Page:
When confronted with big societal problems, like hunger, it is easy to feel overwhelmed. Aside from sending a donation to a local nonprofit, or volunteering at a local soup kitchen – we often feel that, as just one person, we can’t possibly do enough to make a difference. But when Claire Bloom, a retired Navy lieutenant commander, was confronted with the issue of childhood hunger in her own community of Rochester, New Hampshire, she knew she had to take action.
Raised by devoted parents of 10 children, Charolette Tidwell’s natural passion for caretaking led her to pursue a long and fulfilling career in nursing. Rather than retiring, Charolette found a new way to keep helping people, and founded a nonprofit to combat her hometown’s hunger crisis.
In the United States, more than 41 million people, including nearly 13 million children, struggle with hunger. That means 1 in 6 children are food insecure. According to Feeding America, hunger — an often unseen issue — affects individuals of all ages, demographics, and backgrounds, and is often tied with other issues of poverty and economic insecurity. Two members of the Points of Light Corporate Service Council are going above and beyond to address hunger and food security in the communities where they do business.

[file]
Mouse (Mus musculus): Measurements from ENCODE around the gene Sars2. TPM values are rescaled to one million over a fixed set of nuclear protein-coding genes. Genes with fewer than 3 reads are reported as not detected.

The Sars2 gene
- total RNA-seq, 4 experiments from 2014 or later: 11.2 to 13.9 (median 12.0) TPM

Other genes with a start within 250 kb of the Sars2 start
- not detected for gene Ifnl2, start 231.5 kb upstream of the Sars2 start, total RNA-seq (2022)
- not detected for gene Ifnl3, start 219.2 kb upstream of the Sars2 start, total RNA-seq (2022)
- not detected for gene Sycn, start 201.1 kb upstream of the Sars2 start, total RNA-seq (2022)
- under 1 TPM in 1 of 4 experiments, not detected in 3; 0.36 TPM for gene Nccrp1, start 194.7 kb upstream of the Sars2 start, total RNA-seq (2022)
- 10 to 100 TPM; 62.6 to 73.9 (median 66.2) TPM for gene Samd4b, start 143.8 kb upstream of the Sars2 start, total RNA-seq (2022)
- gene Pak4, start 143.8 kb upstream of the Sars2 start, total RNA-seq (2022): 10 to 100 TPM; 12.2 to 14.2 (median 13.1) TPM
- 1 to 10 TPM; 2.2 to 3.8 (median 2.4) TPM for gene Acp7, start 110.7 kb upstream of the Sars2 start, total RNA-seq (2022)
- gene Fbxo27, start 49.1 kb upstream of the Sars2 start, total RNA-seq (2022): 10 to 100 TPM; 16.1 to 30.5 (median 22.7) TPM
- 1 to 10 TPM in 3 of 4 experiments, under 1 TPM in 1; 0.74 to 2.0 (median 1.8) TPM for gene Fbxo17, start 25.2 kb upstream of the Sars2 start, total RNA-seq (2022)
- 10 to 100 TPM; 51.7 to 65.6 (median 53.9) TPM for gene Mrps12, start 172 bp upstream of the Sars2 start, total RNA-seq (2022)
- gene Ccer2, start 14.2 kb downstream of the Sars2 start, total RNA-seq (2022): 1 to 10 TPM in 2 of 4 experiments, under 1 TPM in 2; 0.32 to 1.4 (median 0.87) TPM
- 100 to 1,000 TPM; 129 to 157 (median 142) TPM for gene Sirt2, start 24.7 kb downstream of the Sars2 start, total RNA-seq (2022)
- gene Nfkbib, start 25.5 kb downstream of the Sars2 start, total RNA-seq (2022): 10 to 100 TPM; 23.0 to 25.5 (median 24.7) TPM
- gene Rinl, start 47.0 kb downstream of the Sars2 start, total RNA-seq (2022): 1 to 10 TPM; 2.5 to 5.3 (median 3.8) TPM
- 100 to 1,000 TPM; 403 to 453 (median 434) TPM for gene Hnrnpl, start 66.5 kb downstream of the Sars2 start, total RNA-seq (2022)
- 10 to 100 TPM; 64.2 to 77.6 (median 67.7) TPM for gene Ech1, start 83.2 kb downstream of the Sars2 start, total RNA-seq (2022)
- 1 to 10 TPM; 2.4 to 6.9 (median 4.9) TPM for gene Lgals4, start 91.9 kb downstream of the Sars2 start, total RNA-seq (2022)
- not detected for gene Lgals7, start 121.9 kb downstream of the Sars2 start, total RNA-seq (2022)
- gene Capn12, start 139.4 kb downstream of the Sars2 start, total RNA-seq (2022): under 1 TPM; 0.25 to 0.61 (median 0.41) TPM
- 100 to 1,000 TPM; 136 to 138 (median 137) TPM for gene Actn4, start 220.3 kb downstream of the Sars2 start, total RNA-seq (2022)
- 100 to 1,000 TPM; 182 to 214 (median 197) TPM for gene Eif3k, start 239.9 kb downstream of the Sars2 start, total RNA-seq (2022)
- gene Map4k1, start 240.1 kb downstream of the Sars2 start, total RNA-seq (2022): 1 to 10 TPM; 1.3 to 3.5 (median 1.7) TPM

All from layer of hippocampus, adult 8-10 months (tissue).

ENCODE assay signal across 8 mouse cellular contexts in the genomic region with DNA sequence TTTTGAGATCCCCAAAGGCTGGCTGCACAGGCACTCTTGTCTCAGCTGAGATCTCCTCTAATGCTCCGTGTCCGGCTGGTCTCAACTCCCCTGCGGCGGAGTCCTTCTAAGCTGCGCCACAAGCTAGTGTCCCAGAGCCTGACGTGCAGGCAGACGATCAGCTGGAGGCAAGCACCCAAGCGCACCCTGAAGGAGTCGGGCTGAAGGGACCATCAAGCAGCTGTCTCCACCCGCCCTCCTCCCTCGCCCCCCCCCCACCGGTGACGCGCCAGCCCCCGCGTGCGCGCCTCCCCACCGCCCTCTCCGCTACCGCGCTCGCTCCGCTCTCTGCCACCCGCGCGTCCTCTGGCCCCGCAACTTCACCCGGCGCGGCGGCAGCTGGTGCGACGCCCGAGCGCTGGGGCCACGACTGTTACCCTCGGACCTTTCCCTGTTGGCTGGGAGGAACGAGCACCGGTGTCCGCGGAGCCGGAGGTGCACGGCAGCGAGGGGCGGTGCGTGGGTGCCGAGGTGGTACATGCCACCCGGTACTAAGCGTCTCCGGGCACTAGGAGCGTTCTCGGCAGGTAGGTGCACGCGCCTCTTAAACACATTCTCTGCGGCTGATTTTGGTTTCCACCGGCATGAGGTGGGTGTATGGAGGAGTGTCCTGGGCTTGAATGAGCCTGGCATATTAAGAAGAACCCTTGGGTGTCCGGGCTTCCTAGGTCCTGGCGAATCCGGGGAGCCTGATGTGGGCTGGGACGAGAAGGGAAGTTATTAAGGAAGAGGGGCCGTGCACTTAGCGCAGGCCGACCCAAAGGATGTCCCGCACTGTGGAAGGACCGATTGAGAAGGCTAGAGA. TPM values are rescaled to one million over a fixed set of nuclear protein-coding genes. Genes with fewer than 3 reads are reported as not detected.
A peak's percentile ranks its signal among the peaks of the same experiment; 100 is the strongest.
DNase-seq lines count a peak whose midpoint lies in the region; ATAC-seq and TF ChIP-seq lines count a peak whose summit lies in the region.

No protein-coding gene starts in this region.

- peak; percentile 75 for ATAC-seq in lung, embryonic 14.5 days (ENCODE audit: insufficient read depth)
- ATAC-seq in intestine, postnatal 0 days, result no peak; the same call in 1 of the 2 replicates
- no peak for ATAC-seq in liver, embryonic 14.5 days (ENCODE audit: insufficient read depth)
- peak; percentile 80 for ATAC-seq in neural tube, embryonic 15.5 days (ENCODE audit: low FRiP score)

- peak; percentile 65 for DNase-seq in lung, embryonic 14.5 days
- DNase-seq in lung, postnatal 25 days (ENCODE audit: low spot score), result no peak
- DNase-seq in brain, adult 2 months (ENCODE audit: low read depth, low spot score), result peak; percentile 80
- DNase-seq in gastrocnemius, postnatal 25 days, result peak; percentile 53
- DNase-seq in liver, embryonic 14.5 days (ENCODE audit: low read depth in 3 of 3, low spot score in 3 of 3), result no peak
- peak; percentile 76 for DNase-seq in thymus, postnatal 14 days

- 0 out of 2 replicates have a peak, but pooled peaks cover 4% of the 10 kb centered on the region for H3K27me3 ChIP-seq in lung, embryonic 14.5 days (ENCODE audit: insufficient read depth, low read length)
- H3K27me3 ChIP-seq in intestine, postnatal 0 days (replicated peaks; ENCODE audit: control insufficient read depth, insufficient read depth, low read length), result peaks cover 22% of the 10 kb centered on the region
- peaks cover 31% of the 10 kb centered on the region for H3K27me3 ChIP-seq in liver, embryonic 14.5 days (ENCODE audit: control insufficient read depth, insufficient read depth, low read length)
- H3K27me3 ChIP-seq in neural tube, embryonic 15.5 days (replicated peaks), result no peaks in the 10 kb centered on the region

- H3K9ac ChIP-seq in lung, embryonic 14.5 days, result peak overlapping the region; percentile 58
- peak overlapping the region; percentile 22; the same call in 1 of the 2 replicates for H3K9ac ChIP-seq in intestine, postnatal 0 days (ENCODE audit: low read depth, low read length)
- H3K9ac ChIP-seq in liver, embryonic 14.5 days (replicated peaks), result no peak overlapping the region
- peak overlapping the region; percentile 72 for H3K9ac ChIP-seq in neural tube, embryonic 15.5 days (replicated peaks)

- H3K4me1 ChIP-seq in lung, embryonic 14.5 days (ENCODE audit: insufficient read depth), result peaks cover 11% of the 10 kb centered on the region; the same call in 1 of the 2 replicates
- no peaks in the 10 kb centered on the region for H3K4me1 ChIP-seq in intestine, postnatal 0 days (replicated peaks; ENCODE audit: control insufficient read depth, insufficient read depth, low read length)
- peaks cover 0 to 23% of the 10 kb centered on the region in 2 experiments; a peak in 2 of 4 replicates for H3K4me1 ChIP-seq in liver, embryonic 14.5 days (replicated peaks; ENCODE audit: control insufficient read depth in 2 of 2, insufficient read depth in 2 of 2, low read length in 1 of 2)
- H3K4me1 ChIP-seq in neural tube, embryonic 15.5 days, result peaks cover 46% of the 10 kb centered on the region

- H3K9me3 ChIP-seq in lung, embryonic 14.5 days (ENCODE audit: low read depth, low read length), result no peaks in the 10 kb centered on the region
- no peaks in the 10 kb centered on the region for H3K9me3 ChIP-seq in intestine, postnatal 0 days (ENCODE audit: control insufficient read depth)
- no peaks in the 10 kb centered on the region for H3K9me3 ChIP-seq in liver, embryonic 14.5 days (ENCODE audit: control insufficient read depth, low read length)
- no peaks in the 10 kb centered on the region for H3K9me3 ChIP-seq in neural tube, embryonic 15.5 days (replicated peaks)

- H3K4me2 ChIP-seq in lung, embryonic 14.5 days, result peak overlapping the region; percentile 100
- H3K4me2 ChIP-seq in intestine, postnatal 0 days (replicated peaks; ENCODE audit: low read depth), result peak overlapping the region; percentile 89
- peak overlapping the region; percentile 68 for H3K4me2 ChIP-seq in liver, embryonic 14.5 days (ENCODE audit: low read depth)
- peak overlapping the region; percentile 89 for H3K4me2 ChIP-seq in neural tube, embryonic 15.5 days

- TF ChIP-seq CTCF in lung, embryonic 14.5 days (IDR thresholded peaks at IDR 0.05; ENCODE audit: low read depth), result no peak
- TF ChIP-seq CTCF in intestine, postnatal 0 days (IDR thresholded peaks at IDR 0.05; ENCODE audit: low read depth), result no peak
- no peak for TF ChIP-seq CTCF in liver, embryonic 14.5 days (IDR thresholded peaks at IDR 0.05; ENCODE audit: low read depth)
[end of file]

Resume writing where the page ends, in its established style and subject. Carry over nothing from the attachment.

Sophie Bernstein always wanted to grow her own garden. At 12 years old, she was looking for a meaningful project to complete for her bat mitzvah – something that would serve a larger purpose and help the community. Sophie realized she had the perfect opportunity to start her garden, while also benefitting others by donating the crops that her garden produced to the local food bank. She had no idea where that project would take her.